Killing and dy­ing in God’s name

Be­ing gay in Uganda is like be­ing sen­tenced to death, writes Ler­ato Mo­goatlhe

The Sunday Independent - - DISPATCHES -

DAVID Ba­hati does not punch the air when he com­pares ho­mo­sex­u­als to ter­ror­ists and drug traf­fick­ers. His body lan­guage and peace­ful tone dis­guises the war­mon­ger in him. It is im­pos­si­ble to be­lieve that this mem­ber of par­lia­ment is work­ing “ev­ery day, all day”, to end ho­mo­sex­u­al­ity in Uganda. The dead­line he has set for him­self is May 12 next year.

“The Bi­ble says those caught in sin should suf­fer death. The Qur’an says hang them and throw them over a cliff,” he says. “These are the words of God, by God.”

Ba­hati says he was “cho­sen” by God to ta­ble the anti-ho­mo­sex­u­al­ity bill in par­lia­ment.

“God chooses peo­ple he uses to de­liver hu­man­ity from calamity. He used Nel­son Man­dela to de­liver peo­ple from op­pres­sion in South Africa. He used Martin Luther King jun to speak about the evil in Amer­ica and he used Mother Theresa to help the poor.”

There is a pic­ture of Ba­hati with a group of pas­tors with their hands spread over his head as they pray for him dur­ing a church ser­vice. It is among those taken by a French pho­tog­ra­pher who has been doc­u­ment­ing ho­mo­pho­bia in Uganda since Jan­uary. Other pic­tures show a com­mu­nity sup­port­ing the anti-ho­mo­sex­u­al­ity bill. Plac­ards read: “God cre­ated Adam and Eve; not Adam and Steve”. Oth­ers: “Pro­tect our chil­dren from sodomy”. Chil­dren look as pas­sion­ate as adults rais­ing their fits against the “evil”.

In one pic­ture, taken dur­ing a church ser­mon, pas­tor Martin Ssempa, a sol­dier in the war against ho­mo­sex­u­al­ity, holds a lap­top as his flock falls into hys­ter­ics. He was show­ing a clip of sex­ual fetish say­ing it was gay pornog­ra­phy and typ­i­cal ho­mo­sex­ual im­moral­ity. Women raised their hands up to God as rivers of tears poured down their faces: “God help us de­liver Uganda from evil.”

The ho­mo­sex­ual peo­ple in Bene­dicte Des­rus’s pic­tures look pen­sive and fear­ful. They are lonely cast-outs, dis­owned by fam­i­lies and at­tacked by their neigh­bours. In one poignant pic­ture, a group of les­bians whose faces are not shown gather around burn­ing twigs and leaves in a rit­ual ask­ing “God and the gods” to stop the one-year-old bill from be­ing passed into law.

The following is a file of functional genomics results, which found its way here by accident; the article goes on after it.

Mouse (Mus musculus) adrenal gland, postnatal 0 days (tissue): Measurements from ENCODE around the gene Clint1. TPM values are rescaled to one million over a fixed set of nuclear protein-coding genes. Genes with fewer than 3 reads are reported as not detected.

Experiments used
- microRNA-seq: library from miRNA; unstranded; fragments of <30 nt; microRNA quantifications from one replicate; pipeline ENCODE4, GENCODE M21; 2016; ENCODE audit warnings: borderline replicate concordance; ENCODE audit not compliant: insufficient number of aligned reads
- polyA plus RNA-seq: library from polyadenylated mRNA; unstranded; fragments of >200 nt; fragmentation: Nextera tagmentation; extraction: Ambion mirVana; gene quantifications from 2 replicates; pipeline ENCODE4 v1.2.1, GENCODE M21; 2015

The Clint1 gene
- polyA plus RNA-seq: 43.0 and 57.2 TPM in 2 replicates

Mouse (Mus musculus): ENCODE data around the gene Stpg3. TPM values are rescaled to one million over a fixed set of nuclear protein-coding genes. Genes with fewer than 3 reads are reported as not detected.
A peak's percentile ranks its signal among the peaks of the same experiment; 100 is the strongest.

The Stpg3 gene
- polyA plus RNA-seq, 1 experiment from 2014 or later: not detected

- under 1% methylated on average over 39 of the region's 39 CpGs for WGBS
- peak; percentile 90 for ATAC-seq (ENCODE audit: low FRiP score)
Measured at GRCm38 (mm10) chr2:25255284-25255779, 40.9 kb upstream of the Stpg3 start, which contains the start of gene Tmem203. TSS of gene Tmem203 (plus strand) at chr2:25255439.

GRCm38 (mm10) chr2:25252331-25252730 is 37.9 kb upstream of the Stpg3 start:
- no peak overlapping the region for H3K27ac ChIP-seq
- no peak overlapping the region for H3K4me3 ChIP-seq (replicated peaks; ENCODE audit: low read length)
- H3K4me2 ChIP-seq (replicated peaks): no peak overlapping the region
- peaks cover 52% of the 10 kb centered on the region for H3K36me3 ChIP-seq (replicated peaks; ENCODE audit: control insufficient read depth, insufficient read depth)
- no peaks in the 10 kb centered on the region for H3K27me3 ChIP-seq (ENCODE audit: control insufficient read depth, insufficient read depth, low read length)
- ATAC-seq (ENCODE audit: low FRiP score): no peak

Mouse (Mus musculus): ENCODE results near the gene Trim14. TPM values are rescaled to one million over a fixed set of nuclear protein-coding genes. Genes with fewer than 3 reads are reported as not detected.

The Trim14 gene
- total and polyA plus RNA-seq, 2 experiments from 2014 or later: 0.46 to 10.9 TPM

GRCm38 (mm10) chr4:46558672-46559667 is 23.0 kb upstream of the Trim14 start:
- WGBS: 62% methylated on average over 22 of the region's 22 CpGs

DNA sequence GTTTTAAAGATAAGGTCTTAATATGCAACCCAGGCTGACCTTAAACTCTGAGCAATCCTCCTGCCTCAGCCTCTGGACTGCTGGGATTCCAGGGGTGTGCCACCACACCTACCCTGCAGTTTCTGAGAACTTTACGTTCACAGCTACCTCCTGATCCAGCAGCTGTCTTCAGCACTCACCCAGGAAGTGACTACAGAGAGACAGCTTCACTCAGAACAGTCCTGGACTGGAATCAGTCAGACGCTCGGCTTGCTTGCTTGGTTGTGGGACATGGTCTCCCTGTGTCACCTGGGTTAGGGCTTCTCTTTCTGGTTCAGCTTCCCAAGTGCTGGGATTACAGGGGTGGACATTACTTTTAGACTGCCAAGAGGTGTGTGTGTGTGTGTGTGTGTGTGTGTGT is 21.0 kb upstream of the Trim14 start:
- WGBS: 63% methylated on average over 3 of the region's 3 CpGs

The cru­sade to pre­serve cul­ture and God’s al­leged will was re­newed on Oc­to­ber 2 this year by 22-year-old Giles Muhame.

His three-month-old weekly tabloid, Rolling Stone, car­ried an “ex­pose” of “Kam­pala’s top 100 ho­mo­sex­u­als”. “Hang them”, de­clared the head­line. At least 29 pic­tures of the “men of shame” and “heart­less les­bians” were in some cases ac­com­pa­nied by in­for­ma­tion on where they live. It was part of a se­ries aimed at “strength­en­ing the war against the ram­page that threat­ens our so­ci­ety”.

Gay rights or­gan­i­sa­tions took to the supreme court to sue for vi­o­la­tion of pri­vacy. The case is on­go­ing.

“Ho­mo­sex­u­al­ity,” laments Muhame, “is a creep­ing evil and an af­flic­tion spread­ing in Uganda like wild fire.”

Like Ba­hati, and the “95 per­cent” of the pop­u­la­tion, Muhame wants the anti-ho­mo­sex­u­al­ity bill passed as soon as pos­si­ble.

The bill will not stop at le­galised murder. The pub­lic will be ex­pected to guard against ho­mo­sex­u­al­ity: if you see two men or women hold­ing hands or kiss­ing you will be obliged to re­port them to the au­thor­i­ties.

Em­ploy a per­son sus­pected for be­ing gay and you will be break­ing the law. Med­i­cal health pro­fes­sion­als who treat gay peo­ple with­out re­port­ing them to the po­lice within 24 hours will be abet­ting a crime. Teach­ers, par­ents, relatives, taxi driv­ers, wait­ers and ab­so­lutely ev­ery­one in Uganda’s pop­u­la­tion of over 30 mil­lion will be break­ing the law if they do not act against ho­mo­sex­u­als by re­port­ing them within 24 hours of a meet­ing. They will face up to seven years in jail.

Ba­hati says, if en­acted, this clause will “en­cour­age cit­i­zens to be re­spon­si­ble”.

The “re­spon­si­ble cit­i­zens” fol­lowed Rolling Stone’s call by at­tack­ing openly gay peo­ple be­fore and af­ter Rolling Stone’s “pub­lic ser­vice”, in con­tin­u­ing with the ter­ror on ho­mo­sex­ual cit­i­zens.

Uganda is hos­tile to ho­mo­sex­u­als, says 35-year-old “out and proud” ac­tivist Bob. Like some gay peo­ple I speak to, Bob never uses his sur­name in me­dia in­ter­views. Openly gay peo­ple and ac­tivists walk around para­noid.

They have been driven un­der­ground. They are in ex­ile in their own coun­try. They hide their or­gan­i­sa­tions in of­fices free from any iden­ti­fi­ca­tion. They so­cialise in gay bars whose names can never be re­vealed, bars known only by peo­ple who have been in­vited there.

And even then, you never know who is watch­ing or when a news snip­pet al­leg­ing drug-fu­elled or­gies will ap­pear in a tabloid. It is a life lived in hid­ing. “We live in fear,” I keep be­ing told by peo­ple I meet at two gay bars I went to. “It is the only time I can be in pub­lic and smile from ear to ear,” says Ju­lian Pepe Onziema, an ac­tivist and pro­gramme di­rec­tor at Sex­ual Mi­nori­ties Uganda. The ad­vo­cacy or­gan­i­sa­tion is not reg­is­tered. “For ob­vi­ous rea­sons,” notes Onziema, sound­ing re­signed to life.

Onziema, who has been ar­rested and at­tacked more times than she cares to count, says the fate of ho­mo­sex­u­als is the only thing that unites the dis­parate lo­cal re­li­gions.

Mufti Sheikh Ra­mad­han Muba­jje, a Mus­lim leader, last month expressed con­cern that pres­i­den­tial can­di­dates in the forth­com­ing elec­tions have not taken a po­si­tion on the “evil” of ho­mo­sex­u­al­ity.